Call to give patients 'more power'
Patients should be given greater power over their care, including the ability to own their medical records and representation at every level of NHS management, a former senior health official has said.
Lord Crisp, who was NHS chief executive between 2000 and 2006, also said patient satisfaction should play a greater role in setting the income of hospitals and GP practices.
He insisted giving people more power must become "the new top priority for the NHS" but too often it "feels as if patients are inmates".
Lord Crisp's plan, set out in the Sunday People, would allow patients to own their medical records, which would be accessible through a confidential internet link instead of the current bureaucratic process.
If patients owned their records they could see whether they had received the right treatment or use the information to seek a second opinion.
Setting out plans to empower patients, Lord Crisp said recent scandals such as Mid Staffordshire had shown the importance of listening to those who were being treated.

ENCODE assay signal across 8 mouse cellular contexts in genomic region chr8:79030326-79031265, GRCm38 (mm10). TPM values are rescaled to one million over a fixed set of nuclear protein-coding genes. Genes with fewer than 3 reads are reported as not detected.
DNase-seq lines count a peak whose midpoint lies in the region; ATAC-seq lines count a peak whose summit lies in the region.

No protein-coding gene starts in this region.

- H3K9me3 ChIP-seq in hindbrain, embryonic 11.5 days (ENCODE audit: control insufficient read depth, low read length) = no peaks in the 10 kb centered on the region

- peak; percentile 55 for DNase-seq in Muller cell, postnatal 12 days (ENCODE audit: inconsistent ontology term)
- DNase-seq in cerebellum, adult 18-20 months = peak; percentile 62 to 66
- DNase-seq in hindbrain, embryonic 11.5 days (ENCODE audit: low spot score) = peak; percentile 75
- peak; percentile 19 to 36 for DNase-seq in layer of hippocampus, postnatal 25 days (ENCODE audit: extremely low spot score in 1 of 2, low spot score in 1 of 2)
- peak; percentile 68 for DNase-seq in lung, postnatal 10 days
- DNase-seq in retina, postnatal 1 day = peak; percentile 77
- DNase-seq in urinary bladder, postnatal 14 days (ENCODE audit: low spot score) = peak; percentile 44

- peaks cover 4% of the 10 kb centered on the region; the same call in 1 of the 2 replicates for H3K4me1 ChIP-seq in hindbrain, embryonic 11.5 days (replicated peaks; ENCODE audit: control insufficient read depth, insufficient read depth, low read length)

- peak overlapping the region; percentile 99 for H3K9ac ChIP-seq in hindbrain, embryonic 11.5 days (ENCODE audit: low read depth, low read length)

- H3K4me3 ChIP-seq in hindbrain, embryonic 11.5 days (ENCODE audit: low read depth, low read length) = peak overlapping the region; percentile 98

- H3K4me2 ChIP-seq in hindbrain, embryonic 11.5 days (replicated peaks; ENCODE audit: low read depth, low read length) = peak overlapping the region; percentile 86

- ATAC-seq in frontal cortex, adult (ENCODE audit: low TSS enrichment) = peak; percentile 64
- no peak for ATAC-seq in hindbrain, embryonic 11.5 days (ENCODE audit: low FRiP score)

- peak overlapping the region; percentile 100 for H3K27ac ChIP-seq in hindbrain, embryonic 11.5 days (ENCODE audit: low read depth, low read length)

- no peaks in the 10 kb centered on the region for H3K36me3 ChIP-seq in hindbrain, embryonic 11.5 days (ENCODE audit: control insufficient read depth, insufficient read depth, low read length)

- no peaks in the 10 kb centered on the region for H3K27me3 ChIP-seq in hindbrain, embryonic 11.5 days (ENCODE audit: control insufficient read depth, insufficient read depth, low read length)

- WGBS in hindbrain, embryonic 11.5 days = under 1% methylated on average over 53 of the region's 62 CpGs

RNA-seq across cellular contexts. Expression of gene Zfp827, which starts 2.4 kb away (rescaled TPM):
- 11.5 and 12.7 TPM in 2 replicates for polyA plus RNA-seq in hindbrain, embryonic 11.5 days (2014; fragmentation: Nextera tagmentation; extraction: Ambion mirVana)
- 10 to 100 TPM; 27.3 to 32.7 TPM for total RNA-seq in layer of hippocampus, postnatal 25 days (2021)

Under his proposals all NHS staff would be required to know the importance of listening to patients' wishes.
"It is desperately sad that patients have not been listened to," he said. "As a result I feel very strongly that we now have to change the balance of power in the NHS. We all know what it is like to feel powerless as patients when we are dealing with busy doctors and nurses who know so much more than we do. But we still need to be listened to and to be able to ask all the questions we want. Giving patients more power must become the new top priority for the NHS."
Under the plan patient representatives would sit at each level of management, organising satisfaction surveys on the performance of GPs' surgeries and hospitals. Those performing well would get more money from taxpayers and those doing badly would be penalised by getting less.
Lord Crisp said: "Patients need to be on the top of the power pyramid, not at the bottom. They need to have teeth. What was shocking when you look at Mid Staffordshire was that they were not listened to." He added: "As Professor Don Berwick, the US health expert who led the review into patient safety after the Mid Staffordshire crisis, has said, professionals 'are guests in their patients' lives'. It too often feels as if patients are inmates."